David Chaffetz writes for Asian Review of Books:
“One could characterize the overall effect as Master and Margarita comes to the Uzbek Cultural Center of Queens, NY. The poet’s profusion of words underscores his passion for his experience as a child growing up in the fields of Transoxiana, the insouciance of being a state-sponsored intellectual, the desperation of being a stateless person in rigidly bourgeois Europe.”
A note from the publisher: This November, Academic Studies Press will publish the first English translation of Cho’lpon’s Night, the first half of an unfinished dilogy whose intended second book, Day, was lost when Chol’pon was executed by Stalin’s secret police in 1938.
Stalinism undoubtedly robbed the Uzbek people and the world of an incredible talent at a young age—Cho’lpon was most likely 41 when Stalin’s secret police, the NKVD, took his life—but it is because of Stalinism and Cho’lpon’s erasure from Soviet Uzbek life that the author is so interesting and enigmatic a figure today. The absence of information about his life and his oeuvre echoes across history and continues to affect how Uzbek audiences relate to the author. This absence provides opportunities for individuals to offer differentiated and heterogenous interpretations of the author’s biography, his art, and consequently, Uzbekistan’s past, present, and future.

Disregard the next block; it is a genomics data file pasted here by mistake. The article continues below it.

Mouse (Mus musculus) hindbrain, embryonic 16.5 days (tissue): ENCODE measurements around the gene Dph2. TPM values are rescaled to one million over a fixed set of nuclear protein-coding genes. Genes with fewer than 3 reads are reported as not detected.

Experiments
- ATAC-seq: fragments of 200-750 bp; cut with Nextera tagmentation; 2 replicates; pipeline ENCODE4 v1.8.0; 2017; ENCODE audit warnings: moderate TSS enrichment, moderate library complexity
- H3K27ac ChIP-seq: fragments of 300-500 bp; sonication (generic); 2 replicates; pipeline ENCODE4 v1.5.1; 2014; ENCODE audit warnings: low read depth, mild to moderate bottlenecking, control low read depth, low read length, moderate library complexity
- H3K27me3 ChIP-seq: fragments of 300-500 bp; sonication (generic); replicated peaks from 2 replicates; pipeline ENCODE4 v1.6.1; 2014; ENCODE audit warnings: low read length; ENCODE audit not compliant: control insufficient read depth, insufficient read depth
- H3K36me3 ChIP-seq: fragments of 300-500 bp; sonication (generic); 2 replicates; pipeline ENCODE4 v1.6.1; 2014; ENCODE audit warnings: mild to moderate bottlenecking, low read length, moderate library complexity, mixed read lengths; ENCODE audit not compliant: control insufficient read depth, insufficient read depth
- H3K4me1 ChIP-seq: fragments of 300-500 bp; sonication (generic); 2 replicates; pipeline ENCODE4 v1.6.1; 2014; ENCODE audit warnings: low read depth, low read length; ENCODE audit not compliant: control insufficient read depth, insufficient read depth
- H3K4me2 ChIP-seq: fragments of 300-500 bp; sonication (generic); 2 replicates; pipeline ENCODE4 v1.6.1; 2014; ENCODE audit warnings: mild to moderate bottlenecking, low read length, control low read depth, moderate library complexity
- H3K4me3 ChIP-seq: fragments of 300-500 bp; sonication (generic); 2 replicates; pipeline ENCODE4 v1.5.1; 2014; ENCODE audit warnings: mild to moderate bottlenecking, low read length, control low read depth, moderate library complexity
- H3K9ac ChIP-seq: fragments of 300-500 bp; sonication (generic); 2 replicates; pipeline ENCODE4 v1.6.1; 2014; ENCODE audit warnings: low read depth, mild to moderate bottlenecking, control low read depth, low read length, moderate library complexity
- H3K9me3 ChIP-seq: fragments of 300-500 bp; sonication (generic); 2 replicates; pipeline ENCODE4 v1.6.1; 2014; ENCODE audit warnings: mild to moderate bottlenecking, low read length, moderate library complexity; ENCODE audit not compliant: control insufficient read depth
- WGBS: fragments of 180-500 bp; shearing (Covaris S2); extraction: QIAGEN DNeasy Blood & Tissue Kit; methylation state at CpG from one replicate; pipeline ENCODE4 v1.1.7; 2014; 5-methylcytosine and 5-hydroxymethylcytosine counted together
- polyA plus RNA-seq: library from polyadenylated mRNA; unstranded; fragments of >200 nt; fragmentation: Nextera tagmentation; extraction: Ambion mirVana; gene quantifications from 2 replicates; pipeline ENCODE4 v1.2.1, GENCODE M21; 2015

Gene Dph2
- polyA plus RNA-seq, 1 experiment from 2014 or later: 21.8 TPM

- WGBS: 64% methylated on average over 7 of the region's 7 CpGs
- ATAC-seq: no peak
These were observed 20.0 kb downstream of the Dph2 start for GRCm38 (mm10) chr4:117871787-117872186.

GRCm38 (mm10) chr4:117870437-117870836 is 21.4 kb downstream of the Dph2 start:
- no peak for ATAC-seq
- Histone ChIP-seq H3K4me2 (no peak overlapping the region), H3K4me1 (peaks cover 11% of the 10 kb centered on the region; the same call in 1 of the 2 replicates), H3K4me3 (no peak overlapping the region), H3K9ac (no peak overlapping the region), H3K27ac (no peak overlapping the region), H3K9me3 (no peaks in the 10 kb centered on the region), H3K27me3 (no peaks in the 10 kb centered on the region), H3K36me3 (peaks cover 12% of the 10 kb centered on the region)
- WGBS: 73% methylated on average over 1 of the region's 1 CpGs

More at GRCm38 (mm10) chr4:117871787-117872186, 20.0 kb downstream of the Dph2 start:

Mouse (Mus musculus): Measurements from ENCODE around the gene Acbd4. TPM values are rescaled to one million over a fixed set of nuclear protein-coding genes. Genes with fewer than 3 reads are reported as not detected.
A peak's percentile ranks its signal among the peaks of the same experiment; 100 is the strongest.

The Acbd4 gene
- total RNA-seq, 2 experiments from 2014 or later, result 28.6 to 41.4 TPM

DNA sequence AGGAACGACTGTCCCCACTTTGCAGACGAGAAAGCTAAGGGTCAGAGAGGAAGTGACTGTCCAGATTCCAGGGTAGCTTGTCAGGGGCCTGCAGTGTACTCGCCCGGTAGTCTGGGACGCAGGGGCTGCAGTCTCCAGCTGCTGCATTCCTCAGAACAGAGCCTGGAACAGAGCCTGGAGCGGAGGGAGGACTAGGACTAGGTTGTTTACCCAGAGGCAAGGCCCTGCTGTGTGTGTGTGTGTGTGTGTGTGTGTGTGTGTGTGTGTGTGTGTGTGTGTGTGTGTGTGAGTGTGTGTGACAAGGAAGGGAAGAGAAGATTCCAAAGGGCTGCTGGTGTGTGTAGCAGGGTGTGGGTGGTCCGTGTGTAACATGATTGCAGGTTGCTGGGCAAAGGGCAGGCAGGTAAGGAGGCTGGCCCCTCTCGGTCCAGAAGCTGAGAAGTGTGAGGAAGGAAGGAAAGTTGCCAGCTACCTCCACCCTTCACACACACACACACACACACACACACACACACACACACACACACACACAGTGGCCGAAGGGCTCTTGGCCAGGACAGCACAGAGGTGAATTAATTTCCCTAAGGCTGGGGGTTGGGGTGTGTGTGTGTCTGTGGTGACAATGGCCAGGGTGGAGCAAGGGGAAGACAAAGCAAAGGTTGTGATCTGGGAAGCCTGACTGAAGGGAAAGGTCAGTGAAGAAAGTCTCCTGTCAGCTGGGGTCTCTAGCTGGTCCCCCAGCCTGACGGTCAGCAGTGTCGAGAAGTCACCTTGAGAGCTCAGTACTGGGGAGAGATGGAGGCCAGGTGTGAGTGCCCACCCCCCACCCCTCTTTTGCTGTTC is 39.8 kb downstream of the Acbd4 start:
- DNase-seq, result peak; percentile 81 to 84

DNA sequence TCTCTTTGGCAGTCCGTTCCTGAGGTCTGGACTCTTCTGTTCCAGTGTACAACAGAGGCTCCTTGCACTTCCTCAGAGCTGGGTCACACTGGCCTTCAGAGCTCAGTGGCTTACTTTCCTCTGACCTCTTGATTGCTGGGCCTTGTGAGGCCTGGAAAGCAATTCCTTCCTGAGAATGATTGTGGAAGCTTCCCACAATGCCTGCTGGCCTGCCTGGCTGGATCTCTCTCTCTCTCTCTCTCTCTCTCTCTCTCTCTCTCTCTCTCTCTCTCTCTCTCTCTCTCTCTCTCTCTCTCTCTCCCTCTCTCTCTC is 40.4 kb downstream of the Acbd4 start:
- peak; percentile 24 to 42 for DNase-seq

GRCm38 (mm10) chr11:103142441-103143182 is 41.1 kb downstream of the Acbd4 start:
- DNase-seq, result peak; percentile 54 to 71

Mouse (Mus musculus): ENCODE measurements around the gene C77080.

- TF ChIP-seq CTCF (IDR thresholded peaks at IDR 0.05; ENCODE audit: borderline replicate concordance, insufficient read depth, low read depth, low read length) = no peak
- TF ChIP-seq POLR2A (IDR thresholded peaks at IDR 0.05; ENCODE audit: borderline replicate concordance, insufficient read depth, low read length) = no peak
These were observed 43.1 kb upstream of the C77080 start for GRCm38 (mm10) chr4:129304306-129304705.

Continue reading the essay here.